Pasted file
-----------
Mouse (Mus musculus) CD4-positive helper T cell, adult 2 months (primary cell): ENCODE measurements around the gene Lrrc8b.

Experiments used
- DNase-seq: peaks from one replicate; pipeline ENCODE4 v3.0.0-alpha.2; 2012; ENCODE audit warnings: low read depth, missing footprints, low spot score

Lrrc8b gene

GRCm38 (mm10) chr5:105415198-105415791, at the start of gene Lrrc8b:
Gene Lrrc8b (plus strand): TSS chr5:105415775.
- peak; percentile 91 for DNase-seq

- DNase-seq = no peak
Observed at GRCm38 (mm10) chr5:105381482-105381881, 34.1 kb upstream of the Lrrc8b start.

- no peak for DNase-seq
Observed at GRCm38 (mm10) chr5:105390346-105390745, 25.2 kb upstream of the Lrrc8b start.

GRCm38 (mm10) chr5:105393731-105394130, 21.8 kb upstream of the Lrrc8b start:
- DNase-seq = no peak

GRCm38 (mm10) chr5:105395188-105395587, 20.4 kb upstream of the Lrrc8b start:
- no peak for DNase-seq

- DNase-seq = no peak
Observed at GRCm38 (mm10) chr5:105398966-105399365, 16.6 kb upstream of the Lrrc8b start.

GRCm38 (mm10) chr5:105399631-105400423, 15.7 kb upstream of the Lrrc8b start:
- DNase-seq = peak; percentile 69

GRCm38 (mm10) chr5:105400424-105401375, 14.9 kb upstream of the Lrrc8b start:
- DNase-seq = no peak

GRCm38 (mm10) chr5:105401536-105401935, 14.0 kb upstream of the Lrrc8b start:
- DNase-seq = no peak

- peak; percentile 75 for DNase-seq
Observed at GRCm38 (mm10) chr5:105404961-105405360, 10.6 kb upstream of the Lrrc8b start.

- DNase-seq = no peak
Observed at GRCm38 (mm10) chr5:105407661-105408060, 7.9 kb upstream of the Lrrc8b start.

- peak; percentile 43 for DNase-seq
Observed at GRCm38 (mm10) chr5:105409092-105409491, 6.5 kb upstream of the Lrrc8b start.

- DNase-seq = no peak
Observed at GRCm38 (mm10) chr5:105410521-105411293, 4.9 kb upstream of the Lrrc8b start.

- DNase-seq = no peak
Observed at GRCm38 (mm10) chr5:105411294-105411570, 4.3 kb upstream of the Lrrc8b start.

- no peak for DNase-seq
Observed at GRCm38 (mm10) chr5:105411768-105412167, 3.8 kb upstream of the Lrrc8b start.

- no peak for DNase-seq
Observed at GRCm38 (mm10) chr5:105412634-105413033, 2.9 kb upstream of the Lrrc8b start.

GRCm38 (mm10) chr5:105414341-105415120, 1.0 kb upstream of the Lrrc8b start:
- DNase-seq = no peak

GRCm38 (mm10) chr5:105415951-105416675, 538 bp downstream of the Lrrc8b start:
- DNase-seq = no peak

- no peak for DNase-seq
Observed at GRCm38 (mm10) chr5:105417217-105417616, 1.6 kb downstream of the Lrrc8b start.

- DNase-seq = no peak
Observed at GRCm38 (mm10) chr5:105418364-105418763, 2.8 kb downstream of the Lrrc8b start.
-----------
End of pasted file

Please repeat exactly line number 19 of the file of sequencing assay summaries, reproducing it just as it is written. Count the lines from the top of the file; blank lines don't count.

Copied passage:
- DNase-seq = peak; percentile 69